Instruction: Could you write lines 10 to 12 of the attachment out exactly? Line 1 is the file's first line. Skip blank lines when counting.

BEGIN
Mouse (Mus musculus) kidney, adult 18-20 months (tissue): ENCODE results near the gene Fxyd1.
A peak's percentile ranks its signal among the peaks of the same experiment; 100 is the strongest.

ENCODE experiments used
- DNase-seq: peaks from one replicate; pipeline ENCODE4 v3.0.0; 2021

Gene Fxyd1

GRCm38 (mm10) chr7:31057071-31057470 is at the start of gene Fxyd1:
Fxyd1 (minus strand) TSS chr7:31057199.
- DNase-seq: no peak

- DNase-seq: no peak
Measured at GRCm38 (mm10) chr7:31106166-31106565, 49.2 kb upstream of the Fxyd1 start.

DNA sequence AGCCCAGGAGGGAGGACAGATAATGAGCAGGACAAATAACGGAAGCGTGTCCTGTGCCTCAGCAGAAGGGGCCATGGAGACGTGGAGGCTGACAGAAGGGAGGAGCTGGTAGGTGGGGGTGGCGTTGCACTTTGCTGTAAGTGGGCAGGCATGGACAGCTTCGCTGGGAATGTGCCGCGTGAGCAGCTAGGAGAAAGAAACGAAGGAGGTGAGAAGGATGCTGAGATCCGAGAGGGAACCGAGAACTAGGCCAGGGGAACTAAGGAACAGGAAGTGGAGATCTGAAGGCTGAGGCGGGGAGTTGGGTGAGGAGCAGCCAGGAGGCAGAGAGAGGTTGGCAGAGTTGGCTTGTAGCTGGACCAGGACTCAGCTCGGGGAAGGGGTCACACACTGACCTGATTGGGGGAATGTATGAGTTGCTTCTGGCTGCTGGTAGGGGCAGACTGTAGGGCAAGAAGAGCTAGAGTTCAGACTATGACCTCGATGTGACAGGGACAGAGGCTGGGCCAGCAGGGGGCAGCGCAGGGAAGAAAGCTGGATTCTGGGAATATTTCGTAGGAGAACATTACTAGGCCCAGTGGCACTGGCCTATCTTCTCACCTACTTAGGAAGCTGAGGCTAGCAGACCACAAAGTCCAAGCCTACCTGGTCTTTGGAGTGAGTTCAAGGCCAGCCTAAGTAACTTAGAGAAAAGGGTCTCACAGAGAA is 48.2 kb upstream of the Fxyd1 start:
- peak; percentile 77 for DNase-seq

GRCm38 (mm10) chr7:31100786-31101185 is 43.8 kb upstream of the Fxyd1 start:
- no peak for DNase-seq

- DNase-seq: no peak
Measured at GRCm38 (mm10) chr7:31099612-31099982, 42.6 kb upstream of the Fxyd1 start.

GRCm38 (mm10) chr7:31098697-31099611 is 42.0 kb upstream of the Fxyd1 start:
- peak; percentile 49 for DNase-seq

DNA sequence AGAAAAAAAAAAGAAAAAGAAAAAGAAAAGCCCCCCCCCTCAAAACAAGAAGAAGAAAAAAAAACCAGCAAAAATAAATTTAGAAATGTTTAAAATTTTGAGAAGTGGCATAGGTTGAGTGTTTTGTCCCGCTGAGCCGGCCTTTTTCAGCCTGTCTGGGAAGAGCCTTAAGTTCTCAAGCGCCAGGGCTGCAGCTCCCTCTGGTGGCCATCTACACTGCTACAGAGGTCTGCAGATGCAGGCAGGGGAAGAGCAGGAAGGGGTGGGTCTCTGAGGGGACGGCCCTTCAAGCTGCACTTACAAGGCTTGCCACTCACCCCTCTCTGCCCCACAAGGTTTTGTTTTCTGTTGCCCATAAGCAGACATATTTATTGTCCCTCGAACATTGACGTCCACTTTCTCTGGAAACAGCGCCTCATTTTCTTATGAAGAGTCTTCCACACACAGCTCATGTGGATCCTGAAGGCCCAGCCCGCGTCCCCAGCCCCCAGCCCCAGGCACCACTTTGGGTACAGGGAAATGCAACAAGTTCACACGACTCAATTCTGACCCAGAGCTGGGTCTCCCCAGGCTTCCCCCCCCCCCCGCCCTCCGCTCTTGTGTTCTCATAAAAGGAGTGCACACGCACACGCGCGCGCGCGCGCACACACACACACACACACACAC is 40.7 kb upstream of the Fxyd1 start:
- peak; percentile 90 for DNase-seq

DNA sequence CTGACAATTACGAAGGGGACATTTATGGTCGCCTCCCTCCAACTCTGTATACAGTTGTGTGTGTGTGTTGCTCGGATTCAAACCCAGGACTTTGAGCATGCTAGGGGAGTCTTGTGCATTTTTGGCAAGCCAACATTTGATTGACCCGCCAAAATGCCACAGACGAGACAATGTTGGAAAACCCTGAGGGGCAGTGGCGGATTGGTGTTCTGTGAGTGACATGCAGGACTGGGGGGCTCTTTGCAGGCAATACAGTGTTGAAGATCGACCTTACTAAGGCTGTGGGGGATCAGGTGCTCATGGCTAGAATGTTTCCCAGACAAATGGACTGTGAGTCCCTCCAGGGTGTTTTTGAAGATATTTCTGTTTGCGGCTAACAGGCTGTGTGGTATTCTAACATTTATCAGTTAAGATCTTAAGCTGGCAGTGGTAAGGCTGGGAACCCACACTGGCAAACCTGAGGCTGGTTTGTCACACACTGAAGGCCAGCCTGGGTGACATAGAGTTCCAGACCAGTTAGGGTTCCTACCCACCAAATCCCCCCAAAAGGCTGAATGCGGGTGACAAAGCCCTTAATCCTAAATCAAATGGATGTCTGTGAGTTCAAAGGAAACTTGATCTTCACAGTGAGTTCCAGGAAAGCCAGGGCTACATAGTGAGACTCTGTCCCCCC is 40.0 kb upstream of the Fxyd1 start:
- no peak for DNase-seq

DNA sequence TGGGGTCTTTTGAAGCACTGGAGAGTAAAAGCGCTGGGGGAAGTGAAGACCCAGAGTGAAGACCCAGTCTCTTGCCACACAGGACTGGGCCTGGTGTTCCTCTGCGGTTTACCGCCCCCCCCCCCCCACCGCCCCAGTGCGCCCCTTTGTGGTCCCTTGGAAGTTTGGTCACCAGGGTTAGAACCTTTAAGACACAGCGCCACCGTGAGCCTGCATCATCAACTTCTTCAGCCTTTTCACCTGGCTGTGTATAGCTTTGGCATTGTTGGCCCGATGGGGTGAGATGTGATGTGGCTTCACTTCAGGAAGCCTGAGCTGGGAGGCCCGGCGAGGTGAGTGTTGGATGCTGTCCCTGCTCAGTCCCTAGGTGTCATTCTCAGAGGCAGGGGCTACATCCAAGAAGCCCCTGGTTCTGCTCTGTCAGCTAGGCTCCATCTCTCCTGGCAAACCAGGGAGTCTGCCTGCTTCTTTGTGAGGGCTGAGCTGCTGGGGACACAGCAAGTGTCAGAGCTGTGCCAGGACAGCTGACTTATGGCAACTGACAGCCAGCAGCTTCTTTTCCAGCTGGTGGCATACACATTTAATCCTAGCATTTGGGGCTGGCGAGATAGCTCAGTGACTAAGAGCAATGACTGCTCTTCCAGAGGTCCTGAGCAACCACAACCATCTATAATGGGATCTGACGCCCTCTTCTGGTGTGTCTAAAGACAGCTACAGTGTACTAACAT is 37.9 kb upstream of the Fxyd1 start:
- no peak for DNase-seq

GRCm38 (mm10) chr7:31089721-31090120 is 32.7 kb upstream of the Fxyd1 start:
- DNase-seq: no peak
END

Measured at GRCm38 (mm10) chr7:31106166-31106565, 49.2 kb upstream of the Fxyd1 start.

DNA sequence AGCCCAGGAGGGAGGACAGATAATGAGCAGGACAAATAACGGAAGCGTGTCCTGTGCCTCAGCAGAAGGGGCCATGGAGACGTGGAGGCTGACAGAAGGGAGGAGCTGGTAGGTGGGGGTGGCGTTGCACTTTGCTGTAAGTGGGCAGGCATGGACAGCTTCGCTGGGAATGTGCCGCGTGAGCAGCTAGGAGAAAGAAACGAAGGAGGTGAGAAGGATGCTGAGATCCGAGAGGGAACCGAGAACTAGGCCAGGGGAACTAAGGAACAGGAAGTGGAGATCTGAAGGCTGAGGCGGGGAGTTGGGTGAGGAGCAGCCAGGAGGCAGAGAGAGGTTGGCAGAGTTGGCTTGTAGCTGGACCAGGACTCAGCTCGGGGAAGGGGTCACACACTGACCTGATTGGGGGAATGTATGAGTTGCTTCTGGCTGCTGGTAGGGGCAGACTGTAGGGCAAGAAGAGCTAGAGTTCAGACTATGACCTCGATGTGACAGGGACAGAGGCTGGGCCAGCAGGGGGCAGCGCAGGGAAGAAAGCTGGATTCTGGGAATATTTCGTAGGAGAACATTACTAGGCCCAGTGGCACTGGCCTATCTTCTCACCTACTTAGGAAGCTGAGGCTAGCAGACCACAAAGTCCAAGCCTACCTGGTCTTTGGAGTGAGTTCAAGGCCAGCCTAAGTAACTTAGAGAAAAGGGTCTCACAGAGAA is 48.2 kb upstream of the Fxyd1 start:
- peak; percentile 77 for DNase-seq